The Scottish Highlands – a mesmerising expanse of moorland, mountain and boreal forest with a deep and vibrant history. Stories of King Arthur and Merlin tell of this mystical land and its ability to come to life, aiding them in battle and protecting its inhabitants from violent outsiders. This is a truly iconic place and unlike any other.
However, five thousand years ago, it was not the mostly treeless landscape we see today. A vast and dense blanket of Scots Pine stood from Loch Lomond in the south to the Cairngorms in the east and almost touched the north coast. If still at its full extent today, the Caledonian Forest would cover 20% of modern Scotland . So why does only 1% of this majestic woodland exist today in a few small, isolated fragments such as the area near Loch Lomond pictured below? There are four main factors that have contributed to both the reduction in tree cover and its inability to re-establish itself naturally.
Firstly, climatic changes over the millennia have had various impacts on tree growth and regeneration. An increase in rainfall around 3000 years ago caused the treeline to recede as peat bogs expanded. The majestic pines were replaced by scattered broadleaved trees and scrubland; however, it is thought that the majority of this was regained as the cold, wet period came to an end. The Little Ice Age in the 14th century also contributed to the decline in tree cover, but by this point, other factors were greatly at play.
The felling of trees due to an increasing human population began as the first farmers started to burn scrubland around 5,900 years ago. The forest could not recover in these areas due to the impact of grazing animals and so its decline quickened. Felling for agriculture, timber and fuel would continue to rise through the centuries. In the Middle Ages, Norse and Celtic peoples cut down vast swathes of forest to build houses and ships as they settled, and the demands of war would ever increase the need for local timber. This would culminate in the UK almost running out of timber to fell during the First World War .
Throughout all this, overgrazing and an increase in wild herbivore populations have prevented regeneration, as saplings are stripped bare by sheep or wild deer before they can become established. The Highland Clearances were a devastating blow for the highland people and culture and made way for the large-scale sheep farming we see today. However, despite it’s dark roots, it is an integral part of Scottish history and whether they are kept for wool, meat or even milk, their numbers have stayed consistent at around 6.73 million animals over the last ten years . When you combine this with the estimated 750,000 wild deer present across the country , it’s no wonder that trees are struggling to re-populate.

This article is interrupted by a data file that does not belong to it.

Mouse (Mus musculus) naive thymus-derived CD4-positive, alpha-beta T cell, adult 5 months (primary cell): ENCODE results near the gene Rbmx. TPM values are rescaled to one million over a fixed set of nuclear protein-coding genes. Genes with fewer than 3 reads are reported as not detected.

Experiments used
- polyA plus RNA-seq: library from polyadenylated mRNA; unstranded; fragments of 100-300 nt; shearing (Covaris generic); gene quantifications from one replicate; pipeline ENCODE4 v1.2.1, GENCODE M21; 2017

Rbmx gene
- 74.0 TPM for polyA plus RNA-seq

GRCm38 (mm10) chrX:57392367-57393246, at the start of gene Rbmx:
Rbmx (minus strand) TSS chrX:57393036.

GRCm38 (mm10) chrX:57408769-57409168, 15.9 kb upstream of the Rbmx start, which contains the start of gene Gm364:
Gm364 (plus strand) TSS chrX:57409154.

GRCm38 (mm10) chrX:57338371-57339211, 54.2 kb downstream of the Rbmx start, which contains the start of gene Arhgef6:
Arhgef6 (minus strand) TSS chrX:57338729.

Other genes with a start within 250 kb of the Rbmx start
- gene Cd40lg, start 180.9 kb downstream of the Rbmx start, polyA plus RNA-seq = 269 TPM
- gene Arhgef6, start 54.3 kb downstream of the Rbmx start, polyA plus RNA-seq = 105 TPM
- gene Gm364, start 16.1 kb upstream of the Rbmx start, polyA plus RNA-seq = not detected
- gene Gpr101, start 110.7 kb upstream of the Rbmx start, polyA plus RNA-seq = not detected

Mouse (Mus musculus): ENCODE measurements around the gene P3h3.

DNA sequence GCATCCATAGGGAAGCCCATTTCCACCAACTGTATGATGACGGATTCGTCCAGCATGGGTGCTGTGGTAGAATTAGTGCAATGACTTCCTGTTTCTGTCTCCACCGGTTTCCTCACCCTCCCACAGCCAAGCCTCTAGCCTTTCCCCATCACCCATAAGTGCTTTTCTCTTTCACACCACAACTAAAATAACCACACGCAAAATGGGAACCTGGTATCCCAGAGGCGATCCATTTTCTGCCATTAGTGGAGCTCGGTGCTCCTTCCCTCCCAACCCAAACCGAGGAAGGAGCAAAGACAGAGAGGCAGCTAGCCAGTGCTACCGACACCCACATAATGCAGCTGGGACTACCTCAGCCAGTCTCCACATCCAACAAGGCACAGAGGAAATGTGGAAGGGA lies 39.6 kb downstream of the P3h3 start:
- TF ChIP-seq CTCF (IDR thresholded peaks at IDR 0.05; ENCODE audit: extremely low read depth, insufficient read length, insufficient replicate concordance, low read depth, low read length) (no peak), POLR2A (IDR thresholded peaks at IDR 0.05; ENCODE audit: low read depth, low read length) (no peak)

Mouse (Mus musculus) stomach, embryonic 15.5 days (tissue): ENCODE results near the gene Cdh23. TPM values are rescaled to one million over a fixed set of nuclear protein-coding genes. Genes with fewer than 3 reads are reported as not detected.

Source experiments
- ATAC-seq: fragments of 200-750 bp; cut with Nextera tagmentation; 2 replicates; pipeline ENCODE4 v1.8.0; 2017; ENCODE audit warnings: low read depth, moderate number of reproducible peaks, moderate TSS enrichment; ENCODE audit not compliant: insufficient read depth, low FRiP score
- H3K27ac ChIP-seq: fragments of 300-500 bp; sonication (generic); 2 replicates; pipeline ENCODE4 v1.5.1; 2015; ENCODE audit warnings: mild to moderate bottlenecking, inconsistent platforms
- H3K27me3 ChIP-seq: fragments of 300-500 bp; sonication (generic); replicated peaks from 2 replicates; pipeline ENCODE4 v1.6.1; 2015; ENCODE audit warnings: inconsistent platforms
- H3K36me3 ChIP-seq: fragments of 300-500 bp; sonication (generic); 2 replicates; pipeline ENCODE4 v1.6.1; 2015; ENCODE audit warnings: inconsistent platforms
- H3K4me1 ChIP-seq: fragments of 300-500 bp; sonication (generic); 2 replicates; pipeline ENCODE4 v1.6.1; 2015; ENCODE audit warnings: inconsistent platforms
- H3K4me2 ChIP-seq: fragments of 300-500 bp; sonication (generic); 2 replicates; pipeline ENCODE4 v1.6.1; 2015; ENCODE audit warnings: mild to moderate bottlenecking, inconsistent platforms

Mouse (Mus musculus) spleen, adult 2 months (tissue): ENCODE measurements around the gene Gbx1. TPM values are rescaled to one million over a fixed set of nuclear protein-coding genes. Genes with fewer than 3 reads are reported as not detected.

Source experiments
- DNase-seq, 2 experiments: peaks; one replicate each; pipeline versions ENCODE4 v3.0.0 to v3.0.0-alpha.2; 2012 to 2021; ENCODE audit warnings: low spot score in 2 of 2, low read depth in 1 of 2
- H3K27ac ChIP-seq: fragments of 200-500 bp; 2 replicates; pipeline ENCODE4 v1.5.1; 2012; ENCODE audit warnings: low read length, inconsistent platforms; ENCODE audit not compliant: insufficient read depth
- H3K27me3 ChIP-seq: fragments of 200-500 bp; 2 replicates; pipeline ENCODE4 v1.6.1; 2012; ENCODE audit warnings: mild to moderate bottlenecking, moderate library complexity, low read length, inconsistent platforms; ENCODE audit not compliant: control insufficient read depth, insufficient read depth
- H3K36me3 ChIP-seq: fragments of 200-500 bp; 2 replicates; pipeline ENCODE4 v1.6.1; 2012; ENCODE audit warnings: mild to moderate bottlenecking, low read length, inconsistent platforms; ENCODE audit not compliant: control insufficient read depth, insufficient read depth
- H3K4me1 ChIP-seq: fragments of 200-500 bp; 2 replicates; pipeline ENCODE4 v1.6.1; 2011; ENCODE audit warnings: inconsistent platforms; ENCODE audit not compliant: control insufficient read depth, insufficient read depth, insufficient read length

One reason for the huge increase in cervine populations is the lack of apex predators such as wolves, lynxes and bears. These were all wiped out over the last 1500 years, with the last wolf being killed somewhere between 1680 and 1888. In other European countries where these species are present, deer populations are much lower and are controlled naturally. Another large mammalian species no longer present in significant numbers is the wild boar. Through their constant rooting for food, boar create the ideal conditions for germination and help to disperse the seeds by pressing them into the ground. With their population so reduced, this factor no longer has a significant impact on the health and growth of Scots Pine in its former range .
So, what is being done to help restore this beautiful ecosystem? While we cannot control the wild Scottish weather, three of the four factors listed above are being addressed by charities and official bodies.
The Forestry Commission (now Forestry and Land Scotland) was founded in 1919 to prevent the situation at the end of World War 1 ever arising again by controlling the felling of Scottish trees. They started by planting large numbers of Sitka Spruce, which support fairly limited ecosystems compared with the ancient forests . However, priorities have since changed, and they are doing great work to reverse the situation. In addition, Trees For Life, a charity who have been working to protect and re-establish the Caledonian Forest for almost 30 years have been able to buy or protect areas of the forest that still exist today, ensuring that they can thrive and recover.
The issue surrounding wild deer is controversial as they are not the enemy, merely victims of their own success. A cull may seem like the easy option but is seen by many as inhumane and unnecessary. The favoured option currently is to use fencing to exclude these populations from the recovering areas. This also prevents overgrazing by domestic populations, killing two birds with one stone .
Over the years there have been many plans to reintroduce the three big predators to control these populations naturally. However, people in the UK have grown used to their absence and many feel uneasy about the potential for them to cause harm to humans or livestock. Boar, while herbivorous, are dangerous creatures and are responsible for serious damage to crops in mainland Europe and so it is no surprise that a full-scale reintroduction is not supported by many.
In conclusion, while the Caledonian forest will never again be as vast as it was at its peak, the work that is being done to restore it is hugely beneficial, not only to local wildlife such as the elusive red squirrel or Scottish wildcat, but also to our planet as we fight to rebuild the lungs of the earth.
If you would like to find out more, visit treesforlife.org.uk.